A new bill introduced by Democratic members of the House of Representatives would create a convention to determine the future of Puerto Rico. Citing a history marred by a colonial relationship with the mainland United States, New York Reps. Nydia Velázquez and Alexandria Ocasio-Cortez said they feel it's time Puerto Ricans decide if they want "statehood, independence, free association, or any option other than the current territorial arrangement."
Velázquez was born and raised in Puerto Rico, while Ocasio-Cortez was born in New York to a Puerto Rican family. In an op-ed outlining the intention of their bill for NBC News, Velázquez and Ocasio-Cortez wrote, "It would be an affront to that goal for the U.S. Congress to blindly push the island toward one political solution without Puerto Ricans’ full participation. Rather, Congress must establish a mechanism to allow the proud people of the island to chart their own course forward."
That "own course" could take a number of directions, including cutting ties with the United States altogether, but the point is that Puerto Ricans should decide their own future. According to the legislation, after select participants of the so-called "Status Convention" determine the "course forward," Puerto Ricans will be able to vote on the proposal. Given that statehood has been on the ballot a number of times before — and passed a number of times before — it appears that this proposal is an effort to correct for the top-down process by which Congress has approached the island's autonomy. Instead of having lawmakers in Washington, D.C., decide the island's fate and that of its residents, the bill reasons that the people should decide. (Puerto Rico's liaison to Congress doesn't have a vote either.)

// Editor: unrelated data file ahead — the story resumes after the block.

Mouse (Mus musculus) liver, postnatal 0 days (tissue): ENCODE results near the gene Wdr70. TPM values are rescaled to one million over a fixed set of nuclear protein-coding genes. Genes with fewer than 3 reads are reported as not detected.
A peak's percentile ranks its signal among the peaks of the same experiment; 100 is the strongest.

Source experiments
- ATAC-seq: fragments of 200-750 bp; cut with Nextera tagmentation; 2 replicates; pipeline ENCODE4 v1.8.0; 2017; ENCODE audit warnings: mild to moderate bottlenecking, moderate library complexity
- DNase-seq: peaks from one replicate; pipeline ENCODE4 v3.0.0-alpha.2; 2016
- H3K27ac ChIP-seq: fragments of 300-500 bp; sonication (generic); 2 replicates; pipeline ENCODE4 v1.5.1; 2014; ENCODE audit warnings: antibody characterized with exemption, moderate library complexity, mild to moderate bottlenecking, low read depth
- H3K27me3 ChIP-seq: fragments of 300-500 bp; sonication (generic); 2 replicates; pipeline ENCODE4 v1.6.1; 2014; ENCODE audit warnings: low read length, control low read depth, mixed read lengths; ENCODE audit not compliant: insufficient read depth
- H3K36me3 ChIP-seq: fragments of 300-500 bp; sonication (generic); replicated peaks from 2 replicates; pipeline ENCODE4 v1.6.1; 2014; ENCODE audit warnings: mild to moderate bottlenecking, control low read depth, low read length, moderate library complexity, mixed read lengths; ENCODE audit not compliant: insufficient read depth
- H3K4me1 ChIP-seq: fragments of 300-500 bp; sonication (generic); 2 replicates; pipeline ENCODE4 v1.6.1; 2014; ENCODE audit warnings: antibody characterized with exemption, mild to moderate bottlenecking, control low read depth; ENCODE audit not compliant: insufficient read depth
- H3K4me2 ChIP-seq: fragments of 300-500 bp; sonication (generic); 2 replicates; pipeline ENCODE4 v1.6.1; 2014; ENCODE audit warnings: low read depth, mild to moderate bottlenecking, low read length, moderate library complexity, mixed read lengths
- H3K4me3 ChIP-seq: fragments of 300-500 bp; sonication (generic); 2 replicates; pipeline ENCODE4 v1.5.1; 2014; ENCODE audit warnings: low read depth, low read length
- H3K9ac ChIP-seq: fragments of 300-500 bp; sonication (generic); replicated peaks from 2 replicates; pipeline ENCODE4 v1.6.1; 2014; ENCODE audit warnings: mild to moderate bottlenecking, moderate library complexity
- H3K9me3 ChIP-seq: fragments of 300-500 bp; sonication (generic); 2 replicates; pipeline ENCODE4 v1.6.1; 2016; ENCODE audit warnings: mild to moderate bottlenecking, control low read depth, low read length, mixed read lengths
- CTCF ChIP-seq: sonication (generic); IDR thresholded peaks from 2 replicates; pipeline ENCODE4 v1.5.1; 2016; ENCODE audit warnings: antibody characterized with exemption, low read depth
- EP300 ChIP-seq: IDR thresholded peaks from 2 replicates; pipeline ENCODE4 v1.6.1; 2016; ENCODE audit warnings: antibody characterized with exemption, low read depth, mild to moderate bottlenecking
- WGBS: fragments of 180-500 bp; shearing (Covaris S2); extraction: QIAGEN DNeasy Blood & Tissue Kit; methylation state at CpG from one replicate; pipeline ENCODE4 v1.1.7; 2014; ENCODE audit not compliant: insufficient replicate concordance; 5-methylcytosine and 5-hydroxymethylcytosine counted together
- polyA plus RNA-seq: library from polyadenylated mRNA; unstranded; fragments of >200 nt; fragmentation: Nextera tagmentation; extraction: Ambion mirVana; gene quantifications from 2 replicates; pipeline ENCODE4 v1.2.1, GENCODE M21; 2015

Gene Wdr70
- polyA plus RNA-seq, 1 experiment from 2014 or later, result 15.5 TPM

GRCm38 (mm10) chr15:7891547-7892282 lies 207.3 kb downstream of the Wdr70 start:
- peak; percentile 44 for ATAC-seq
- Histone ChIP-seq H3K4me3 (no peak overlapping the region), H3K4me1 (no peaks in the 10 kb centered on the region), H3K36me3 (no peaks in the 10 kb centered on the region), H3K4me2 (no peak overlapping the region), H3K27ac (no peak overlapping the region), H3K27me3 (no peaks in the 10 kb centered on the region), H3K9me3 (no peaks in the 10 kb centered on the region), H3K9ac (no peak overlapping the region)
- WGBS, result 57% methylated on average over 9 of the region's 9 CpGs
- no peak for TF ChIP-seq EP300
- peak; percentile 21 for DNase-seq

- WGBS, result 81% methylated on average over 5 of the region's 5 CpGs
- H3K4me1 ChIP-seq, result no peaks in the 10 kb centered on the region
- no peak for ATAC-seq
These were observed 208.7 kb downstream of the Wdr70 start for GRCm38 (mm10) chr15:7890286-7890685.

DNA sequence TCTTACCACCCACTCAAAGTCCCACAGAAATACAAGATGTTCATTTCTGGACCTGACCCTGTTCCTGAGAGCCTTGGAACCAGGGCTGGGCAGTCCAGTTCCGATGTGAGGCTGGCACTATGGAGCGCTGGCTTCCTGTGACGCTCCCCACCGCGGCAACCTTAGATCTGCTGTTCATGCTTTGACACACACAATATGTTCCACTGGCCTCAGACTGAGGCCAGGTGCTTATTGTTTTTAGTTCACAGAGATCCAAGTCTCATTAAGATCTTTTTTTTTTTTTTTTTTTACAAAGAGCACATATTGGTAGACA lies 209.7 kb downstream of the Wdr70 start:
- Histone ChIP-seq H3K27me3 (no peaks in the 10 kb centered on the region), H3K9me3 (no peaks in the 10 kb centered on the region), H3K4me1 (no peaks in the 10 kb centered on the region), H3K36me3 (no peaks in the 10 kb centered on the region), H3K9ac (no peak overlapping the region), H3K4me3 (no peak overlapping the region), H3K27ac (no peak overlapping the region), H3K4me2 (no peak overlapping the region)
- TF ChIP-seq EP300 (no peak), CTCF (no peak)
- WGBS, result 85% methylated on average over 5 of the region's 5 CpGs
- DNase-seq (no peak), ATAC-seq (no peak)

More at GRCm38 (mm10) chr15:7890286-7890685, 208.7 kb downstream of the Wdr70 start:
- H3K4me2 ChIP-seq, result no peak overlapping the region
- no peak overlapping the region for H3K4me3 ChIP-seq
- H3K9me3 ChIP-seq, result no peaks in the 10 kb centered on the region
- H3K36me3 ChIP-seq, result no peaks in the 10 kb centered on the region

The proposal is positioned as an attempt to resolve the issue from the "ground up." It comes over a century after the onset of the colonial relationship with the island, which began in 1898 after the U.S. military invaded Puerto Rico. The U.S. annexed the island as a territory, which is part of the reason those born in Puerto Rico are technically U.S. citizens but yet receive very few of the rights and privileges that come along with it. As Velázquez and Ocasio-Cortez wrote, "Puerto Rico’s unique, long-standing colonial status ... has resulted in the island’s residents being treated as second-class citizens."
The proposal isn't supported by all legislators, however. Ritchie Torres, who will likely replace José Serrano as the congressional representative from New York's 15th District, said that the process outlined in the proposed legislation is unnecessary. "Let the people vote directly via an election. Period. A convoluted convention whose rules are prescribed by Congress ... is a mockery of self-determination," Torres, whose father is from Puerto Rico, tweeted. Torres is currently a member of the New York City Council, has spoken out before about his beef with how Congress has historically not honored the will of Puerto Rico's voters. As he wrote in July: "The process of self-determination matters more than particular proposals: Congress should codify the will of the people on the island, whatever it may be."
Florida Rep. Darren Soto (D) agreed that what Puerto Rico wants for itself has already been determined by voters, and that it's up to Congress to fulfill its obligations to admit the island to the union, rather than to create a new panel to debate the matter. The self-determination bill might not even be needed, he said. "We have a plebiscite on the island coming up this November," Soto tweeted. "If the people of Puerto Rico choose statehood, then the next steps for Congress are pretty clear. We vote to admit them to the union."